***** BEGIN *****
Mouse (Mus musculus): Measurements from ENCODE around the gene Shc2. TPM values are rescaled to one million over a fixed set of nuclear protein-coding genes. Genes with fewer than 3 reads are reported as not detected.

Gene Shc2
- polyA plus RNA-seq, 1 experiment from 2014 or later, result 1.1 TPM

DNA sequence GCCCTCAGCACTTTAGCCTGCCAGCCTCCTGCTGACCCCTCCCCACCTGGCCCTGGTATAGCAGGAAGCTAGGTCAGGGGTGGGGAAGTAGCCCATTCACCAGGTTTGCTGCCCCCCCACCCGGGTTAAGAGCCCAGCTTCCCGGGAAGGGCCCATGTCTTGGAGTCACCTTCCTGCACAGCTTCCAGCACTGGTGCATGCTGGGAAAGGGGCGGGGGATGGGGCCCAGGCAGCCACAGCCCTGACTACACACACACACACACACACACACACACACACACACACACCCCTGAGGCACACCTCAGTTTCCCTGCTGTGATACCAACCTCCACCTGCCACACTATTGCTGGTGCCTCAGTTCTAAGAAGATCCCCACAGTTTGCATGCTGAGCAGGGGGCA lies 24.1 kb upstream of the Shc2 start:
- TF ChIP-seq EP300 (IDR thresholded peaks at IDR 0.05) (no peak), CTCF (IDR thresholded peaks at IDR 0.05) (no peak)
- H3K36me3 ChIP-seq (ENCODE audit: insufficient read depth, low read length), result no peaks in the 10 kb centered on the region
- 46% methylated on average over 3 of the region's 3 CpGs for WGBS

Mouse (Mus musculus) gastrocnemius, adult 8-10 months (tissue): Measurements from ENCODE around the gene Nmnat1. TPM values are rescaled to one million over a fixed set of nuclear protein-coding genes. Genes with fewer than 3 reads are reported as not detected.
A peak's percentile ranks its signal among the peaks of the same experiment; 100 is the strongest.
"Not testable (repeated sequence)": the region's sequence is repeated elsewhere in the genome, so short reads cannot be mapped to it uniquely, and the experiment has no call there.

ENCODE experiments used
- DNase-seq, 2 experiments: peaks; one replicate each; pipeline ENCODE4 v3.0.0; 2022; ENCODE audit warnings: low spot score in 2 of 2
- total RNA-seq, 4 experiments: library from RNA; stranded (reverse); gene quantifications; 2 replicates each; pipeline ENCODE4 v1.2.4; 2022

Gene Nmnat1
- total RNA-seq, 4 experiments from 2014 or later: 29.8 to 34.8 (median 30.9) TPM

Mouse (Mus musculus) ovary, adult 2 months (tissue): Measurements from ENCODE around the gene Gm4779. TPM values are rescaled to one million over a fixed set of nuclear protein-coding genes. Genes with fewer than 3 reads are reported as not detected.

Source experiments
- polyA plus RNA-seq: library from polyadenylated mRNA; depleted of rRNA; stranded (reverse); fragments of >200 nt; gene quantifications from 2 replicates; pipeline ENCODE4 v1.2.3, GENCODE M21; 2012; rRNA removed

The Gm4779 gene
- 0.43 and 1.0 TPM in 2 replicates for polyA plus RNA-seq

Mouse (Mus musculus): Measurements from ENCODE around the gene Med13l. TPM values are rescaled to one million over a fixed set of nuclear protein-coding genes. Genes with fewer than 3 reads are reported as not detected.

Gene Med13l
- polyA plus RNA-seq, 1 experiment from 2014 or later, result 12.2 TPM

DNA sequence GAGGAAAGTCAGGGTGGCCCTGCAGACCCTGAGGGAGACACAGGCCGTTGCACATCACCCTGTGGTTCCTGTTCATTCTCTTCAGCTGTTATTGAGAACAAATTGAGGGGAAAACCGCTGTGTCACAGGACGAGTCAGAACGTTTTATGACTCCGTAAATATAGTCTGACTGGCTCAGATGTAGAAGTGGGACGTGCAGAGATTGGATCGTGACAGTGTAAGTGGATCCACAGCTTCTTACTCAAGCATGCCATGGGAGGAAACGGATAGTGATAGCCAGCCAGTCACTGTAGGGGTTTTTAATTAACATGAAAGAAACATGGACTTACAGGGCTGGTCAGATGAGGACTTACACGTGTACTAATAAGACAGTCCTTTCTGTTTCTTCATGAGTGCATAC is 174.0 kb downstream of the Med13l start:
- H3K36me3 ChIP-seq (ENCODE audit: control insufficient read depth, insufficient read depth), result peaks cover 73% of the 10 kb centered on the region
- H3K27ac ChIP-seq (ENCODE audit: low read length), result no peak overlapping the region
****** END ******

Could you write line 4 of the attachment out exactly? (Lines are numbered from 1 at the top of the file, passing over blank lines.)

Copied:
DNA sequence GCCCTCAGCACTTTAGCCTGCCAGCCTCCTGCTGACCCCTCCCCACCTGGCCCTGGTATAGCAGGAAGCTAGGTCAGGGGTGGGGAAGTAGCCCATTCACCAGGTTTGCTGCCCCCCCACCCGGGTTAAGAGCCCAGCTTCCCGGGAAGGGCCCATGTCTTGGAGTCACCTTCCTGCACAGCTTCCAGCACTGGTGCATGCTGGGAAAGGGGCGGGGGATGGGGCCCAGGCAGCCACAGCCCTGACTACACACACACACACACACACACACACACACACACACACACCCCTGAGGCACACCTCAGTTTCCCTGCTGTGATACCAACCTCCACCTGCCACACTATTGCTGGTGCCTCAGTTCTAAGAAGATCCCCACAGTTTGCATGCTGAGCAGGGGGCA lies 24.1 kb upstream of the Shc2 start: